The diesel engines of the forklift truck models selected have been optimised to reduce emissions, and Harsco is happy for them to work inside its sheds as well as outside. The buildings are large and well ventilated, with roller shutter doors remaining open throughout working hours, and are unheated. To prevent damage from dust in the sheds, the trucks are fitted with enhanced filters.

As well as lowering emissions, the latest diesel engines maximise fuel economy. To reduce consumption further, Harsco encourages drivers not to leave the trucks idling – and in fact they are programmed to cut out automatically if left to stand with the engine running.

Measuring up to the application

Working in a wide variety of environments, and often faced with sloping or slippery surfaces, Harsco’s forklift trucks need to deliver high levels of traction. Maximum lift heights are usually no more than 4,000 mm, but residual capacity is very important – particularly when handling items with a large load centre, such as scaffolding. In this respect, Ian Sheppard and his colleagues have been particularly pleased with the new fleet’s performance over their first nine months in operation.

“The trucks have shown a higher residual lifting capacity than their equivalent competitors and have given us added stability. Our drivers have also noticed a better tilting range on the masts. Although it’s diffi cult to put a figure on it at this stage, the drivers do feel that the new models perform better than our previous trucks. They have also been very reliable.”

Harsco has added an accessory of its own to 35 of the DP30N models, in the form of a box to hold scaffolding tools. Thanks to the fl at surface of the counterbalance weight, the container measuring 550 mm wide by 350 mm high by 250 mm deep rests neatly against it. Legs on the box drop into the two lifting eyes at the back of the forklift truck and are fastened with safety clips. Fitting the box requires no modifi cation of the truck itself but provides safe storage for items such as hammers and spanners that would otherwise have been loose in the operator compartment.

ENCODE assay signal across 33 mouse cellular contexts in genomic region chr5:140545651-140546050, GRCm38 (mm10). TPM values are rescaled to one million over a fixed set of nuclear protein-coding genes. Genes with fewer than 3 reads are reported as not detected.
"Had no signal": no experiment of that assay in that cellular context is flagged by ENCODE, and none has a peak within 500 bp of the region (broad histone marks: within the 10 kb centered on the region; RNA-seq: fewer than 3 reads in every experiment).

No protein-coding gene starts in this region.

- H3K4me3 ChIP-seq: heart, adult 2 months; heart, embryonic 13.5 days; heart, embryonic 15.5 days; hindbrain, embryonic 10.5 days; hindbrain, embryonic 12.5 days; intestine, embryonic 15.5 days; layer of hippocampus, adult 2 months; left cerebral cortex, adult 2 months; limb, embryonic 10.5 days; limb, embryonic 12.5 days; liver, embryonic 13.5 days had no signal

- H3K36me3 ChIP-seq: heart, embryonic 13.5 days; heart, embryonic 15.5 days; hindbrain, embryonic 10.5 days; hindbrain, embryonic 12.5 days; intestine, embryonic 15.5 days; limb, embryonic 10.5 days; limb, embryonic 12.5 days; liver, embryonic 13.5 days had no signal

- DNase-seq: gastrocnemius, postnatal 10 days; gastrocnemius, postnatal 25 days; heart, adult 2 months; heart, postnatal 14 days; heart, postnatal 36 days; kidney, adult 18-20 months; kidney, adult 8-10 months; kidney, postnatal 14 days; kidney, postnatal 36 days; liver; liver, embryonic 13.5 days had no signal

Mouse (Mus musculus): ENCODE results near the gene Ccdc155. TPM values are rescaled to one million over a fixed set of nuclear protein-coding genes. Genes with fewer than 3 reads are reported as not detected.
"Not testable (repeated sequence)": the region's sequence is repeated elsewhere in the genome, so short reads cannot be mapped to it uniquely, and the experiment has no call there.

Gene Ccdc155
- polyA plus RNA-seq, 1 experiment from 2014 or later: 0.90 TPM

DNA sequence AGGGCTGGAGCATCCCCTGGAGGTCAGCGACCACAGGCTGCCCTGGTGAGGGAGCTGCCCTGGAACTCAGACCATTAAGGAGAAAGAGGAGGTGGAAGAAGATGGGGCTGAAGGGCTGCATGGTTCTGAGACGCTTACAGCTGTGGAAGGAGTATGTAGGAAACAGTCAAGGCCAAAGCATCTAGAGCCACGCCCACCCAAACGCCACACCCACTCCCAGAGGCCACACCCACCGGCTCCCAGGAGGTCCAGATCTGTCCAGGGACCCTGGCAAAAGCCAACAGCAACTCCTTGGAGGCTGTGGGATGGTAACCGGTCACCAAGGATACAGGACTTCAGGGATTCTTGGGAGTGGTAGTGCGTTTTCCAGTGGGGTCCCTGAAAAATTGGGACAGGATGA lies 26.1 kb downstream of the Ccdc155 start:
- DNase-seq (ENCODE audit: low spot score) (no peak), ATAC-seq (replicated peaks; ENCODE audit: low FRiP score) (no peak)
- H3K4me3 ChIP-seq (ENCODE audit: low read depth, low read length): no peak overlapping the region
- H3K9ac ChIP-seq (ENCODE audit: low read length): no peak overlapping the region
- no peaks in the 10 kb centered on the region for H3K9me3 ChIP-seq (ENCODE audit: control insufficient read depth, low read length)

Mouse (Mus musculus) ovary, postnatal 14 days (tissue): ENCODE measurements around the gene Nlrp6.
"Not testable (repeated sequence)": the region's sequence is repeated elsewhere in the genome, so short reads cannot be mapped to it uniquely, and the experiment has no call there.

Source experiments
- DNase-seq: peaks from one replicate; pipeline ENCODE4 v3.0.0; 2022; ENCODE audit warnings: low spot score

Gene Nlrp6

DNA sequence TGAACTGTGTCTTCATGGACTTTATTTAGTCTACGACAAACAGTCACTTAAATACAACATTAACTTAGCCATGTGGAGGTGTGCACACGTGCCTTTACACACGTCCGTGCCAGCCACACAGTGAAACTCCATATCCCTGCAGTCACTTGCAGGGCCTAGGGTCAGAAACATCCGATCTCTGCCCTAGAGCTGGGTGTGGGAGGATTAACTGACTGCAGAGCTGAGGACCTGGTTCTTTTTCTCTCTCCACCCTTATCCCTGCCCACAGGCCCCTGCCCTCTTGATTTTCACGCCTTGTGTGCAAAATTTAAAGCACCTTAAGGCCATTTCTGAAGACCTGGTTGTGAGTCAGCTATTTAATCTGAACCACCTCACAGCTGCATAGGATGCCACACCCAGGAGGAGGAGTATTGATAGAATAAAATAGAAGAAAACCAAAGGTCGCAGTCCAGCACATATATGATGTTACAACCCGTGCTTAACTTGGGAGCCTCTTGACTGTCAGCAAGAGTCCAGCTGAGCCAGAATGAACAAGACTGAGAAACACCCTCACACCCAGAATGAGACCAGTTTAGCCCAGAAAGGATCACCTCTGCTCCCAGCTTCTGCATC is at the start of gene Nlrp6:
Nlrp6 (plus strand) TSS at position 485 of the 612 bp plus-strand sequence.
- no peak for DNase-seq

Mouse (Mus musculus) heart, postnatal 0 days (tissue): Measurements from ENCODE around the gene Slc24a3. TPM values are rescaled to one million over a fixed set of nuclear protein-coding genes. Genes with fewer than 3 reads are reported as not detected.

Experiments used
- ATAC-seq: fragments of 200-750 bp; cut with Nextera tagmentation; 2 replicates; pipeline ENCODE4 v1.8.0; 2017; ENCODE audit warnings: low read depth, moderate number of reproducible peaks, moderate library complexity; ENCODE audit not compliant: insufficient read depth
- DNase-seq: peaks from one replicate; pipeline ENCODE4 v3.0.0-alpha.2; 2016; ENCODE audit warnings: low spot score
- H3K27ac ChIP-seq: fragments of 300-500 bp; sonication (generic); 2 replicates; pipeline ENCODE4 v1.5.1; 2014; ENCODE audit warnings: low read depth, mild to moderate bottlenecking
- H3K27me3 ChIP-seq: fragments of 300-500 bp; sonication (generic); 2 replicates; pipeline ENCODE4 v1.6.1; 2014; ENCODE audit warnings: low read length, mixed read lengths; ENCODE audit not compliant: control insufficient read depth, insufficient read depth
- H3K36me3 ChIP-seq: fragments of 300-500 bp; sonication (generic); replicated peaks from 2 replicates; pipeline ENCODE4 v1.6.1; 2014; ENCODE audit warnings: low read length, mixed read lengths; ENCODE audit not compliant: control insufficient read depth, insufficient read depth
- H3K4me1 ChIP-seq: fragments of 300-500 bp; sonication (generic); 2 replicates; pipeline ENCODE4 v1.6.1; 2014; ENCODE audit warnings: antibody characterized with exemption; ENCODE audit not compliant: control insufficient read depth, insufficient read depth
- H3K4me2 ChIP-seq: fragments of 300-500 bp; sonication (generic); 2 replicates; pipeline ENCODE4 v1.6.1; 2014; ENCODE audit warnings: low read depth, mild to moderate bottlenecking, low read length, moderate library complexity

Support services

When agreeing a new materials handling contract there is much more to consider than just the suitability of the forklift trucks. In Harsco’s case, the support services needed to include rapid, on-call, 24/7 support for all of its depots – as well as routine on-site servicing and maintenance. Impact was able to offer the services of 150 mobile engineers, with an average response time of less than two hours, to meet this need. Ian Sheppard confirms that the few callouts necessary to date have been answered with good response times and efficient repairs.

Fleet management systems were another element of support that Harsco required. Supplied via Impact, they have been fitted to trucks at two of the company’s formwork sites to manage information on each truck’s uptime, location, collisions and other relevant factors. The company hopes that this approach will substantially reduce damages and increase safety.

Last but not least, Impact has provided all operators with induction training on the new forklift trucks, ensuring that each one holds the full relevant certification. Harsco has also appointed Impact as its preferred supplier for any additional forklift truck training required. Together, it seems that Harsco and Impact have presented a fine example of how a comprehensive materials handling solution should be created.

Mark Nicholson

> eurekapub.eu